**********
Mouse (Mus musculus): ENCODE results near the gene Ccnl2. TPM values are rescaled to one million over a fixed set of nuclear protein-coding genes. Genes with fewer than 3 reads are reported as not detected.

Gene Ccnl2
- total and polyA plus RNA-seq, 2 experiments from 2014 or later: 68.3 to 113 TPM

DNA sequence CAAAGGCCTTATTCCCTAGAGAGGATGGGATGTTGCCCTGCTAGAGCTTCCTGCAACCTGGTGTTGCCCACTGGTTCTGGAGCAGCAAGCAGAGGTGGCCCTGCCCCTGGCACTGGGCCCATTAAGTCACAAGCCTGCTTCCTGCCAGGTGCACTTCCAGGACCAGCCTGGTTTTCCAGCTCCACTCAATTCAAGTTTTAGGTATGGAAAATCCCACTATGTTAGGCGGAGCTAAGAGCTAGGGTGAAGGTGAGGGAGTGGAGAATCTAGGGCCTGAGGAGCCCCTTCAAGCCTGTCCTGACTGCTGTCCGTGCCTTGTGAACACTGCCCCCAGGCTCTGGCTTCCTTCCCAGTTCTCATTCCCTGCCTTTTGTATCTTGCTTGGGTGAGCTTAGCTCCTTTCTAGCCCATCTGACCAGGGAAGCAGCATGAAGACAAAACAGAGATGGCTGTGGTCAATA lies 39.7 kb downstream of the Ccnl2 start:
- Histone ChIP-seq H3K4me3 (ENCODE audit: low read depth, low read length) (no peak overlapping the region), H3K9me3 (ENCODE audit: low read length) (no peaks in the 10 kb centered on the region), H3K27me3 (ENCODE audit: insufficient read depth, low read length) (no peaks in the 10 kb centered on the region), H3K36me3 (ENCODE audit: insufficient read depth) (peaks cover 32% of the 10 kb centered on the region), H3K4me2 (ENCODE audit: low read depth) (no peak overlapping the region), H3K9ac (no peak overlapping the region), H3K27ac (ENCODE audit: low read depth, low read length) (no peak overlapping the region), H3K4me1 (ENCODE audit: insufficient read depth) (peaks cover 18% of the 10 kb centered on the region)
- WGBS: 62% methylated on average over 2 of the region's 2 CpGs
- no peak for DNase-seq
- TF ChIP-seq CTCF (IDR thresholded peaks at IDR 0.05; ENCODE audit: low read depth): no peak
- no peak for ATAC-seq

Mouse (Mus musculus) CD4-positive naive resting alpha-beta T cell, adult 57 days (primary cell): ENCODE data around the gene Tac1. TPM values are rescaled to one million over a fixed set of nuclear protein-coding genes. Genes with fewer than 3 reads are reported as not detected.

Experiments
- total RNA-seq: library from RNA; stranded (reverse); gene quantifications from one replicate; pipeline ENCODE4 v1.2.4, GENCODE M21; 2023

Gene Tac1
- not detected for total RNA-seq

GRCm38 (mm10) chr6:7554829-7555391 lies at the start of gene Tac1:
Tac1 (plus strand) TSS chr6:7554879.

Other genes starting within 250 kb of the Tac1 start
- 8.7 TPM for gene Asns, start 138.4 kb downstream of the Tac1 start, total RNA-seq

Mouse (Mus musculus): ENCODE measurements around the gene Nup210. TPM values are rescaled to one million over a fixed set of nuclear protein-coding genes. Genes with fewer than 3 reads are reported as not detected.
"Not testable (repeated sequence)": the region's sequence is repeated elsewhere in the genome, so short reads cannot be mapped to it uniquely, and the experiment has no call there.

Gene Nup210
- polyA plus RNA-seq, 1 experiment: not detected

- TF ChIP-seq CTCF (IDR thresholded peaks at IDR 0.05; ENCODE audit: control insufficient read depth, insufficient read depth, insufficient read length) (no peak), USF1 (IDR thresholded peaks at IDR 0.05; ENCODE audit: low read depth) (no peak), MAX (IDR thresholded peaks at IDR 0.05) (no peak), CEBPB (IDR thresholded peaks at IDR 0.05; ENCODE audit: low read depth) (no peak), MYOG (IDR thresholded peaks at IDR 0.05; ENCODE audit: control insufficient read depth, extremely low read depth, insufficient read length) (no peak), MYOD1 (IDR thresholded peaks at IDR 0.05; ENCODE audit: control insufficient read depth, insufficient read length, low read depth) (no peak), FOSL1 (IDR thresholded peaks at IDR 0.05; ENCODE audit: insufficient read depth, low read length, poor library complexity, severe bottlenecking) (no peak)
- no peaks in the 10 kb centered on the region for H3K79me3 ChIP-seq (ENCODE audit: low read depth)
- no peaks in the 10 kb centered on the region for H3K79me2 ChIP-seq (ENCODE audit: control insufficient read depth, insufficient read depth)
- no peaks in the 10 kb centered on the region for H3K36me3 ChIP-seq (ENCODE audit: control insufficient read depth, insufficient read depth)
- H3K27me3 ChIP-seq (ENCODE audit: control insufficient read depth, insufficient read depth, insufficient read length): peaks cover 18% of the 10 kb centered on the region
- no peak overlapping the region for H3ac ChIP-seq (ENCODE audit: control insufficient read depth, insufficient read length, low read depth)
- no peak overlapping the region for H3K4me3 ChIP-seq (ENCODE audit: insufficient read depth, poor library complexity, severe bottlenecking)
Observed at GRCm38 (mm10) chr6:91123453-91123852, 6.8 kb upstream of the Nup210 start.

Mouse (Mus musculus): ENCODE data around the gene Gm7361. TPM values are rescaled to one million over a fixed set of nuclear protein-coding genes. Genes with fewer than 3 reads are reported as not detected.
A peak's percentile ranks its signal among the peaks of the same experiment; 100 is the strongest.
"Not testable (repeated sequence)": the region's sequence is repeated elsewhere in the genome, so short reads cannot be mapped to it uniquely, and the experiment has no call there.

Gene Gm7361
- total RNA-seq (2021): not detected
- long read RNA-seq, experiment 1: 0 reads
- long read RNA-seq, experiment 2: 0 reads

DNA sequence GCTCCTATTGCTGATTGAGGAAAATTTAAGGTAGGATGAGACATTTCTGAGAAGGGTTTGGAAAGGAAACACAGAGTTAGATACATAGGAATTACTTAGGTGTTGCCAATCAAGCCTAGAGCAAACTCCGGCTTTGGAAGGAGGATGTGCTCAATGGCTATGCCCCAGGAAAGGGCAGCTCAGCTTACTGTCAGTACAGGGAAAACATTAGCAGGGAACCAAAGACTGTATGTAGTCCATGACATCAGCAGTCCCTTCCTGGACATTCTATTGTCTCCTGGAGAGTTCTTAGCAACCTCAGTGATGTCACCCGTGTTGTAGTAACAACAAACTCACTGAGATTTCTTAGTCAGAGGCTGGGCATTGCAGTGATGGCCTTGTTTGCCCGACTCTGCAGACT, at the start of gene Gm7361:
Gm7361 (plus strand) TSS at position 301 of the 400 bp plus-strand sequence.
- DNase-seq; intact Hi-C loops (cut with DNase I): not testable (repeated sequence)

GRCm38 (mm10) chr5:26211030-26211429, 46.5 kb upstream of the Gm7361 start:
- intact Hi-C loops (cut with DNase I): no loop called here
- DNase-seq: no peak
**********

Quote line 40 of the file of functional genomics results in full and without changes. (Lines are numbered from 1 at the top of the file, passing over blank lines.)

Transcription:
- DNase-seq; intact Hi-C loops (cut with DNase I): not testable (repeated sequence)